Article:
Instead, standardize the set of questions you ask stakeholders about their need for support. Later, you can turn those questions into a form they fill out on their own.
Before jumping into research, meet with a compliance representative to check how to handle customer data.
Draft a visual overview of your research processes, like a flow chart. Show your legal team or C-level executive how research projects look from a bird’s eye view. Include all the steps: from pulling customer data and recruiting, through recording sessions, compensating participants, storing insights, and logging customers you’ve contacted.
Chances are, you’re the first UX researcher your compliance team member has worked with. They don’t know all the steps research includes.
A visual overview helps them see places where data compliance is important, that you may not be aware of.
If you’re new to your company, you may not know where in the workflow its industry requires extra compliance steps.
From seed stage through scale-up, democratization plays an important role in developing a mature research practice.
But democratization is scary to many researchers. It can feel like we’re compromising research quality, or worse — making ourselves redundant.
As the first UX researcher, the truth is that you can’t set up and run research alone fast enough. You have too many tasks and roles to play — for too many teams — to do it all.
I’ve seen teams democratize well, and many that failed. What makes some successful? Three things: democratizing early, planning to train non-researchers, and org-wide research syncs.
Teams that democratize well do this:
For many solo UX researchers, the idea of supporting others running research feels like a lot of work. When you start democratizing, you will need to support non-researchers at the beginning and end of projects (at least). But you can remove yourself from their process after a few months, without compromising quality.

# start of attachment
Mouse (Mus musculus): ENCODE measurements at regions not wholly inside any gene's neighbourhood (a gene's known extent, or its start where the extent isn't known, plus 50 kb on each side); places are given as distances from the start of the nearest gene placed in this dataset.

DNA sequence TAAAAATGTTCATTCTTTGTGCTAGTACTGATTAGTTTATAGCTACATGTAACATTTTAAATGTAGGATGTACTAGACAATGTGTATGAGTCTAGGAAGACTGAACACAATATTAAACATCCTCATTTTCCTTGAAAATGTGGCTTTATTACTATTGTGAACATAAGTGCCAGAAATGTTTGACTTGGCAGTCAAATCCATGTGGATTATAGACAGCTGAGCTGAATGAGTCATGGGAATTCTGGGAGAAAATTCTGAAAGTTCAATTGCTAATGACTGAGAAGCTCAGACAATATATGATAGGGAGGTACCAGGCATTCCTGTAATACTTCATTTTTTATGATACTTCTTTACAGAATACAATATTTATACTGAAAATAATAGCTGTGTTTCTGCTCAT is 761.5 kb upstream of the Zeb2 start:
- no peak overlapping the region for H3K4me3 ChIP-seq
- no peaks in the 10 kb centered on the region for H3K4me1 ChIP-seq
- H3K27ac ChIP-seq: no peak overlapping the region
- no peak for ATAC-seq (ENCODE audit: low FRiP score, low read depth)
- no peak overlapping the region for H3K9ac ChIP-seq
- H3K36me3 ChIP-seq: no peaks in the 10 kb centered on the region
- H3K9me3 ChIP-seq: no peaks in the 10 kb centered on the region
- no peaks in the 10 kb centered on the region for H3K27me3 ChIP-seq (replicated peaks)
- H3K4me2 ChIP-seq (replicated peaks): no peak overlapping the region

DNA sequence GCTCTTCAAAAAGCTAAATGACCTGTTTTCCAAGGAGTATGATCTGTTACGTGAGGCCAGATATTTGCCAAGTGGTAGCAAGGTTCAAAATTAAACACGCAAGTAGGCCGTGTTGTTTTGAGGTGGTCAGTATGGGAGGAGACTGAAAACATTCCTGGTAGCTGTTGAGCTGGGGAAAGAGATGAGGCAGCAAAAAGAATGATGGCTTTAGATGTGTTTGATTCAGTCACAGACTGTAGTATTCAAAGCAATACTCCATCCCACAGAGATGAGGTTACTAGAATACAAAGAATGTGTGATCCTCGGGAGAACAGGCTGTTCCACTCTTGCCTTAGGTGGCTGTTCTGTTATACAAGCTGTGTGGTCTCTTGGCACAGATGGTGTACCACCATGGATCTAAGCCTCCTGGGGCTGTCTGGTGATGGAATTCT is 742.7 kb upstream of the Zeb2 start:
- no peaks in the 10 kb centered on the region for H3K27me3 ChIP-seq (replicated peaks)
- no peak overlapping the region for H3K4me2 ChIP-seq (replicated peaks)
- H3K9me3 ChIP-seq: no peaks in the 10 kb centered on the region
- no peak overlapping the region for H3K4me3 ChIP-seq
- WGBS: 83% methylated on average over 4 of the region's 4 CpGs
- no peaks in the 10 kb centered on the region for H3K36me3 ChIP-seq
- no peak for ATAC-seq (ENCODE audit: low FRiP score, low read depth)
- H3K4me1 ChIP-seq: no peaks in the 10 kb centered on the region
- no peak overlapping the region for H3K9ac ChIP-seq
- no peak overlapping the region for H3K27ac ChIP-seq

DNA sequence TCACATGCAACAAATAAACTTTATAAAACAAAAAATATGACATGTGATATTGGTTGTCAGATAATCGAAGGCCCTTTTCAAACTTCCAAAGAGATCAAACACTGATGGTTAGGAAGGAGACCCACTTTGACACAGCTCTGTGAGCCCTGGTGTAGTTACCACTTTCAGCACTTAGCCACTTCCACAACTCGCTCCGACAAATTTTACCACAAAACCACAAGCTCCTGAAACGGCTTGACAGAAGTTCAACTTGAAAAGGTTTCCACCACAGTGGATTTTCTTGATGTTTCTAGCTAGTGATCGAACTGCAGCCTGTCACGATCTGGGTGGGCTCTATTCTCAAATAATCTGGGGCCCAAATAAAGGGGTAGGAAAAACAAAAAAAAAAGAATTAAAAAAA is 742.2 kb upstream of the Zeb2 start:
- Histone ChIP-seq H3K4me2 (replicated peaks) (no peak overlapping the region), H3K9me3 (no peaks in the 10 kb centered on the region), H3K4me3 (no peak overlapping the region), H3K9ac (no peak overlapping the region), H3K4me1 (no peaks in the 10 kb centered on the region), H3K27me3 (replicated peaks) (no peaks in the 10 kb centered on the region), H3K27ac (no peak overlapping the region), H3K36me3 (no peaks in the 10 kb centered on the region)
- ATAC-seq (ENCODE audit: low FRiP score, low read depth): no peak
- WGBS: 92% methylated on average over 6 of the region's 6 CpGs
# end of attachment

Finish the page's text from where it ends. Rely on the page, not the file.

Related read: Democratization by Researcher, Not of Research with Zoë Glas
Too often, the first UX researcher starts with strategic research that takes weeks or months to deliver.
The most successful first UXRs I know find a fast project for a quick win, typically in their second month.
Look for a project you can deliver insights from within a couple of weeks. Then create a case study with your partner team that you can share with the full organization as soon as possible.
See the process of developing a UX research practice as a product. Plan to use the team's feedback about how it’s going to iterate your plans.
Use the first two months for exploring and evaluating how well your plans have worked. With some tests and team feedback, you're ready to create a longer-term strategy.
Creating a strategy from the first month can lead to fixating on a path that misses the greatest potential impact. Keeping it flexible at the start gives you a higher chance of finding what works.
The strategy you craft after focusing on learning is the one that can drive more success.
Did you think starting a UX research practice from scratch would take half a year or more? I’ve watched and helped teams set up all of the above, and more, within just 90 days of joining a team.
The timeline for your team will depend on how much colleagues and managers support you, how easily you find internal partners, and how quickly you reach customers for that first research project and case study.
Treat this overview as a flexible guide, not a strict blueprint.
Success with setting up a UX research practice comes most from iterating along the way to find what works for your unique needs.
Caitlin is a former Head of User Research at a Spotify-backed SaaS company with 13 years of experience running research and experiments. She loves nerding out about product-market fit and helping early-stage startups test new products before launching. For more of her tactical advice, follow her on LinkedIn, check out her new Substack, or contact her directly.